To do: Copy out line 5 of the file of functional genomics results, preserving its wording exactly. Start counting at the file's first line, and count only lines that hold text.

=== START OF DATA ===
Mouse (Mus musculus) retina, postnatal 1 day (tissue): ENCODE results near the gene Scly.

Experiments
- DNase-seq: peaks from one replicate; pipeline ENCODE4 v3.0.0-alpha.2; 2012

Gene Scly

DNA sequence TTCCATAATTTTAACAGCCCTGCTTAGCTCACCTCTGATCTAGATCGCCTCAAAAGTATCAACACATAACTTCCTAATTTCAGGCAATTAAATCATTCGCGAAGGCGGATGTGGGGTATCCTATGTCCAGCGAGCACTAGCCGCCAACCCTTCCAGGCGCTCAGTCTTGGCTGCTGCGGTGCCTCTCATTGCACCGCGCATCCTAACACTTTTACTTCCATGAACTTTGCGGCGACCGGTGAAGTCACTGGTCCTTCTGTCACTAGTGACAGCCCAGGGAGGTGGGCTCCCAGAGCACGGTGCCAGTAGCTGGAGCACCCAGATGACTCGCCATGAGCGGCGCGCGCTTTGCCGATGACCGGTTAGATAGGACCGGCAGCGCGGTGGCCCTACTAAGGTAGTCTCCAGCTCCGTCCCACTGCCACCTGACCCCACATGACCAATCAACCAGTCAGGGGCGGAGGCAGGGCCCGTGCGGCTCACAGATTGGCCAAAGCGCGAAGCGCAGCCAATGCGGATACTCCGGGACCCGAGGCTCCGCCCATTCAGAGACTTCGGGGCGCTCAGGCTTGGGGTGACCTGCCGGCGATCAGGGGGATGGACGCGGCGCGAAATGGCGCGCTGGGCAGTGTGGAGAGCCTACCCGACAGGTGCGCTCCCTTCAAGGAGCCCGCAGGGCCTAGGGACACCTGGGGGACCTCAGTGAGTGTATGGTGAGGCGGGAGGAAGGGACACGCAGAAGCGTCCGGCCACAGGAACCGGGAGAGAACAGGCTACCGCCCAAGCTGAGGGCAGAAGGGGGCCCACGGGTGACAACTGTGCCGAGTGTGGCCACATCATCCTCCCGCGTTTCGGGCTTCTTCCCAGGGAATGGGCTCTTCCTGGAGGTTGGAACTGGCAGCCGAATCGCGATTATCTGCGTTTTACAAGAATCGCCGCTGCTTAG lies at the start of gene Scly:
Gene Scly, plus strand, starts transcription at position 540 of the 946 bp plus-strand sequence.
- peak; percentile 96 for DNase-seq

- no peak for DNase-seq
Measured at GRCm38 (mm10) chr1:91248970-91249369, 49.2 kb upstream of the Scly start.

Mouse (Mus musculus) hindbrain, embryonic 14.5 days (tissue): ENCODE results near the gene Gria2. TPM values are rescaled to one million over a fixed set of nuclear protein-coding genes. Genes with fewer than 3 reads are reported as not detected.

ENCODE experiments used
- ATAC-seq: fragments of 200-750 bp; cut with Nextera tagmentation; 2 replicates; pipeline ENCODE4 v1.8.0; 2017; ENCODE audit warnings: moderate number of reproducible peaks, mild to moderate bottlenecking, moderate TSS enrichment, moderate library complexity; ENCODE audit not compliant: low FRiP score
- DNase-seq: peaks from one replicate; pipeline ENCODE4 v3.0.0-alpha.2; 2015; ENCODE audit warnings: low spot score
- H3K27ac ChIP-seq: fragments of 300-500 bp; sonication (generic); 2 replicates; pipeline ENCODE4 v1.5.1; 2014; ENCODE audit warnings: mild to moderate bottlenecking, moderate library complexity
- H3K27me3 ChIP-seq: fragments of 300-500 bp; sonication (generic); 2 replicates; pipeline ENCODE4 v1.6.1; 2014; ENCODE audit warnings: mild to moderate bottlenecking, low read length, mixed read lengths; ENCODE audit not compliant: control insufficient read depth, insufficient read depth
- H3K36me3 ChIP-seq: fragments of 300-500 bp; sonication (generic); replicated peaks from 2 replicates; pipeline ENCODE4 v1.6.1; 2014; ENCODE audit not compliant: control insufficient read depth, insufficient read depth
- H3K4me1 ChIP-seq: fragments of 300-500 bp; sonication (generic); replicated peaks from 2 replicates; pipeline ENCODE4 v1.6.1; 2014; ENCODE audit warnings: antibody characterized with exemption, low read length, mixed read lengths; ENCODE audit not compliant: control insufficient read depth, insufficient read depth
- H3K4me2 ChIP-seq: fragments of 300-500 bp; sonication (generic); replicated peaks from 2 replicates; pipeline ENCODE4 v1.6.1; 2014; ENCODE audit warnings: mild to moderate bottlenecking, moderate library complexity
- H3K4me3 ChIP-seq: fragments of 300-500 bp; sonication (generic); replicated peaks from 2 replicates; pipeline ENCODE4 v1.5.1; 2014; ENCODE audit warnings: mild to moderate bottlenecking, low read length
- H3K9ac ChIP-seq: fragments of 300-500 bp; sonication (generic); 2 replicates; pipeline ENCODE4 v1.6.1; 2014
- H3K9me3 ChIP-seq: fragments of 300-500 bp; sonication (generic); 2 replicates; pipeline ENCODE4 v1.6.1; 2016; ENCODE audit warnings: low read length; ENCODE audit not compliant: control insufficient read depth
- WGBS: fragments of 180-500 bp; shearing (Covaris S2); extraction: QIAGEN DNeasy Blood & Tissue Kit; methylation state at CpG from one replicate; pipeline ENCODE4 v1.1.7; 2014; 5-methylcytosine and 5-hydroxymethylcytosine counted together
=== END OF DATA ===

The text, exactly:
DNA sequence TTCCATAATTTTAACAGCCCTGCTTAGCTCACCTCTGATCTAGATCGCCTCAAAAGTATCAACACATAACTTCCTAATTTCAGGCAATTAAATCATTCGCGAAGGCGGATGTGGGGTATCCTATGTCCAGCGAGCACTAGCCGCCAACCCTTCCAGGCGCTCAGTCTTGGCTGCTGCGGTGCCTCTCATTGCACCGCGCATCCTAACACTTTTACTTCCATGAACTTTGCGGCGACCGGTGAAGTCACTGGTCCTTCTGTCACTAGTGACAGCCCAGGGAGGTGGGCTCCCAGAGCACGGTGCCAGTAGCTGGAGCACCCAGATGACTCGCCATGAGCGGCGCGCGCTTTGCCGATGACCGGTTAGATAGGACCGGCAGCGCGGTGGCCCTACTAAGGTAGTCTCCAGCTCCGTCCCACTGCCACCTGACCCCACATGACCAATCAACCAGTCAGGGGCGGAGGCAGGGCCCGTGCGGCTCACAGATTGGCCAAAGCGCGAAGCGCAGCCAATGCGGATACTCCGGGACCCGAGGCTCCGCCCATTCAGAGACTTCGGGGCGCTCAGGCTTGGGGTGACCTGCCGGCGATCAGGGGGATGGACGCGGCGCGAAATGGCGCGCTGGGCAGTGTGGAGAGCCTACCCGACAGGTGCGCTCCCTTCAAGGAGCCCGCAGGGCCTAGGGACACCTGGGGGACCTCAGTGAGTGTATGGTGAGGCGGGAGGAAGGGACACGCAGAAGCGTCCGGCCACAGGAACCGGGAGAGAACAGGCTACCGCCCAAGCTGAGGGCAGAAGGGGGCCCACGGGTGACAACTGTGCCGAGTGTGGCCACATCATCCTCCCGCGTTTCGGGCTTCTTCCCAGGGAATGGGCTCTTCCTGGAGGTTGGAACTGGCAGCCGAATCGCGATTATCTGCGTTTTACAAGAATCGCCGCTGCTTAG lies at the start of gene Scly: